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Angel Island, San Francisco

One year ago, today ….

I was on Angel Island in San Francisco.

Click on photo to purchase, or to view larger, in 24atHeart gallery.

The view of the bay, the sailboats, and the Golden Gate Bridge was spectacular.

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Real Life

It seems like it’s almost easier to get posts written when I’m on the road vs. when I’m home.

I’ve been super busy this week trying to get my “real life” caught up.

Part of My Real Life included cancelling a mini-vacation I was scheduled to leave on next week.

I’ve been trying to juggle too many balls and something had to give.

My priority right now is being available when my sister needs me.

(It’s a day to day thing right now.)

Being home has also made me realize how behind I am on every single aspect of my life.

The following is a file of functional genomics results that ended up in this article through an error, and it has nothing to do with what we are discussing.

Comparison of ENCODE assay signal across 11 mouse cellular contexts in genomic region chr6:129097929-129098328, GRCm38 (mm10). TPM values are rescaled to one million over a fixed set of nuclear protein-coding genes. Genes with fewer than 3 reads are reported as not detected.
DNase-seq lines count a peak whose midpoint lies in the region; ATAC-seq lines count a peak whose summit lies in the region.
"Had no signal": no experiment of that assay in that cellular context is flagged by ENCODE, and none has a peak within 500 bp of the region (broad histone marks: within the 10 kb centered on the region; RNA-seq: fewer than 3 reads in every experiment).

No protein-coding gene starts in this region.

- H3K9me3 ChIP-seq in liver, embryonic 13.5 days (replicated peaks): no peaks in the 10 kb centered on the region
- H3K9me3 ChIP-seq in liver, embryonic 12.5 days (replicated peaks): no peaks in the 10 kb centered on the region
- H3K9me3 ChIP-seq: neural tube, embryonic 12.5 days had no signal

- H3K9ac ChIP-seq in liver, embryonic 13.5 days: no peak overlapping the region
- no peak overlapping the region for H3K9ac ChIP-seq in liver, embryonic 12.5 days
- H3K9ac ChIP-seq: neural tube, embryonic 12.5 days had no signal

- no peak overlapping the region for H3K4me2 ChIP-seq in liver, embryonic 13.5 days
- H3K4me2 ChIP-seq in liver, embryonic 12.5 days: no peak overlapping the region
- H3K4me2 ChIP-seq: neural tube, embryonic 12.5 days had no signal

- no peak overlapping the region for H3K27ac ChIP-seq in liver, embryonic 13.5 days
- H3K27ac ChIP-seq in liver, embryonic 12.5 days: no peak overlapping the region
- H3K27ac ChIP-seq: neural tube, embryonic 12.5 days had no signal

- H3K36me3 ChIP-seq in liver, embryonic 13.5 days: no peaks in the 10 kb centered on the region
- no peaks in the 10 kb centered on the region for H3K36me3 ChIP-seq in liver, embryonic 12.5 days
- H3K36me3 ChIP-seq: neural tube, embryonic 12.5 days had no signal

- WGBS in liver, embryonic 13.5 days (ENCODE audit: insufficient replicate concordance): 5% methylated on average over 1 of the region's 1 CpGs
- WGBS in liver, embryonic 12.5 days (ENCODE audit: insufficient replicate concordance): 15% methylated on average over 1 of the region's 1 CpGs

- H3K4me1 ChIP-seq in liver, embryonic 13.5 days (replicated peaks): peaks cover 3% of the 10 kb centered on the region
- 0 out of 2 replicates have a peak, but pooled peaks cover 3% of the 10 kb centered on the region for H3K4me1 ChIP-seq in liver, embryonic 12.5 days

So …

I’m “on call” for my sister, but otherwise home for now.

At the end of the month, there will probably be puppy related travel.

(I can hardly stand the wait!)

It’s incredibly hot here right now so I’ll try to work indoors during the next few days.

I’ll probably only come out at night.

Kind of like a vampire …!

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Fall in Southern California

It’s October first and it feels like fall.

In Southern California, fall means the air is so dry it almost crackles.

(Please pass the hand and body lotion!)

The air is so clear you feel like you can touch the mountains while standing on the beach.

Santa Ana winds, or the threat of them, are a subject of constant attention.

It’s hot … and many days are hotter than hot.

If the temperature drops into the 80’s everyone brings out their boots and scarves.

The leaves on most trees don’t turn fall colors.

They turn brown (maybe) and then they’re blown off the trees by wind gusts which can easily reach 60mph.